Amnesty highlights Irish abortion restrictions in worldwide report
International protection of human rights is in danger of unravelling as short-term national self-interest and draconian security crackdowns have led to a wholesale assault on basic freedoms and rights, warned Amnesty International as it launched its annual assessment of human rights around the world.
Salil Shetty, secretary general of Amnesty International, said: “Your rights are in jeopardy: they are being treated with utter contempt by many governments around the world.”
The United Nations’ human rights bodies, the International Criminal Court, and regional mechanisms such as the Council of Europe and the Inter American Human Rights system, are “being undermined by governments attempting to evade oversight of their domestic records”, according to the report.
Amnesty International has documented how many governments “brazenly broke” international law in 2015 in their national contexts: more than 122 states tortured or otherwise ill-treated people and 30 or more illegally forced refugees to return to countries where they would be in danger. In at least 19 countries, war crimes or other violations of the “laws of war” were committed by governments or armed groups.
The organisation is also warning of a worrying trend among governments increasingly targeting and attacking activists, lawyers and others who work to defend human rights.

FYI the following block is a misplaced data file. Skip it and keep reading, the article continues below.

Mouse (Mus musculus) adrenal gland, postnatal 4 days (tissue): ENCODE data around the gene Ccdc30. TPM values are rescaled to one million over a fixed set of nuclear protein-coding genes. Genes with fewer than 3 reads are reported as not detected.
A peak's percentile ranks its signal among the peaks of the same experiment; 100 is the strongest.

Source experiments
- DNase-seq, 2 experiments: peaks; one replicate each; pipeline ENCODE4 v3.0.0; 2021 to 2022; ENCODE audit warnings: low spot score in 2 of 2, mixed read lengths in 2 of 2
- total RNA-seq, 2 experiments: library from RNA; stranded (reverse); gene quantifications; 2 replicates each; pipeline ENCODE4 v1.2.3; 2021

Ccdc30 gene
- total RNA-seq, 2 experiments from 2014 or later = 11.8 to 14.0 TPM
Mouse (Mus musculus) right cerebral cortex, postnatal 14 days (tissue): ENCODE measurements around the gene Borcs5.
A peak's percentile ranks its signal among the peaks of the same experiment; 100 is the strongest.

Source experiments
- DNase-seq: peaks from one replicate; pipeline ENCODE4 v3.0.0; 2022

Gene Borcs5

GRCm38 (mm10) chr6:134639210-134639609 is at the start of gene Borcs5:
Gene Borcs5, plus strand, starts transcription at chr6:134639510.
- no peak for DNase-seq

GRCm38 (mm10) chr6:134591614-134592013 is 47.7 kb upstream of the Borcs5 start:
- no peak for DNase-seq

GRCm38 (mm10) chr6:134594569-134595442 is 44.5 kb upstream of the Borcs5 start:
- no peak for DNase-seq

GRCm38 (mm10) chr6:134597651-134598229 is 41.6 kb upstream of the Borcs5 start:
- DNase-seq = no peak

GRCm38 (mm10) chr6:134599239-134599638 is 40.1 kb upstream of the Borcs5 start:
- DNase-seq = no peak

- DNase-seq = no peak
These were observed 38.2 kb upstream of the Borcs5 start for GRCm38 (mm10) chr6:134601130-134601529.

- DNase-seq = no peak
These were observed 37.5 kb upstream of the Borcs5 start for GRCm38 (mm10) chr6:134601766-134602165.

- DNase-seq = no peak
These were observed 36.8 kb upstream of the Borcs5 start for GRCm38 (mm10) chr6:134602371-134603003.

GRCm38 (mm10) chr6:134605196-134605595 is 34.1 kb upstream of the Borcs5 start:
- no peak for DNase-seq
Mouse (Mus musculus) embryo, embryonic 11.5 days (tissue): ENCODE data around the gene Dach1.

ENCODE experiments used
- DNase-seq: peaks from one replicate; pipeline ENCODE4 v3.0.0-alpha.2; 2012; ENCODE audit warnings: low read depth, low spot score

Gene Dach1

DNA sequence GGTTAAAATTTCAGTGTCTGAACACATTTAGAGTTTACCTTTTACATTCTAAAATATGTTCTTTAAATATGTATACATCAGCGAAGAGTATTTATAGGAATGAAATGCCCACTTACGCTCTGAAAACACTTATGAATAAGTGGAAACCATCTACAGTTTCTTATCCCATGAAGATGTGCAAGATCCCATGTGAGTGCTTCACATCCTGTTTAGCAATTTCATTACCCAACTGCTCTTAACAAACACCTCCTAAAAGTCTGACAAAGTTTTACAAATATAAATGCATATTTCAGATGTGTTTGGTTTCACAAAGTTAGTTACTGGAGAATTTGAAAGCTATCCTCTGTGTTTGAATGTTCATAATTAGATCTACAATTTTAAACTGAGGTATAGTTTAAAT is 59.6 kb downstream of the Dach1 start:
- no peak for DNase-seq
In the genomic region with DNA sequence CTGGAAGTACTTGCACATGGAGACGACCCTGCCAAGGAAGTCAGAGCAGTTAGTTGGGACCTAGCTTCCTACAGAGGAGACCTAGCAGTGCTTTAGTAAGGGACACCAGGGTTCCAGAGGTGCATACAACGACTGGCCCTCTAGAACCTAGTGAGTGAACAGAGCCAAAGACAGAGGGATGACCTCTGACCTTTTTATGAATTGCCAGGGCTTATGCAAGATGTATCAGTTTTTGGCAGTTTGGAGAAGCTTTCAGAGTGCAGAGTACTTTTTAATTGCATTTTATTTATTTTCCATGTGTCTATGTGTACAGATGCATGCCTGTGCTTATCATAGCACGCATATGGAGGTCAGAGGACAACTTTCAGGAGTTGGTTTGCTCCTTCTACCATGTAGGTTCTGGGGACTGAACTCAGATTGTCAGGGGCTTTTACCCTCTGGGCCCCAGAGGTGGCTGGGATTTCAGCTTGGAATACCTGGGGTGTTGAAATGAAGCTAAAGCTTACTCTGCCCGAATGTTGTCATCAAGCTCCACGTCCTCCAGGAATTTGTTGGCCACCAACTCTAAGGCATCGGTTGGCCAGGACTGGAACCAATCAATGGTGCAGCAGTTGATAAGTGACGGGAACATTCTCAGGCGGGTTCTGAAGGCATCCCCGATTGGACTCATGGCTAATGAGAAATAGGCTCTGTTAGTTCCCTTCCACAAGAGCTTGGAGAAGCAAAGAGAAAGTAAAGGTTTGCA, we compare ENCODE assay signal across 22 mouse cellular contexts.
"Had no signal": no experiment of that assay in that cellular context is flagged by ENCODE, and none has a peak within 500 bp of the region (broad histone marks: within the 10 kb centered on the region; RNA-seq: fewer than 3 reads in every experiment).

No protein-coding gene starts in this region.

The report also noted limits on access to abortion in Ireland and Northern Ireland, the failure of Northern Ireland political parties to agree mechanisms for investigating the past, and Northern Ireland’s status as the only part of the UK where same-sex marriage is not allowed.
It also said the Irish government had failed to respond by the end of 2015 to a 2014 recommendation that the Constitution be amended to incorporate economic, social and cultural rights.
Patrick Corrigan, Northern Ireland programme director at Amnesty International, said: “The last year has been marked by failure to deliver on key human rights issues facing Northern Ireland.
“Despite seemingly endless political talk, yet again there was no delivery for Troubles victims, for women who need access to abortion, nor for same-sex couples who want the same right to marry as the rest of society.
“People are increasingly frustrated with the apparent inability or unwillingness of politicians to deliver for those in society who need their human rights upheld. 2016 must become a year when such failure is replaced by success.”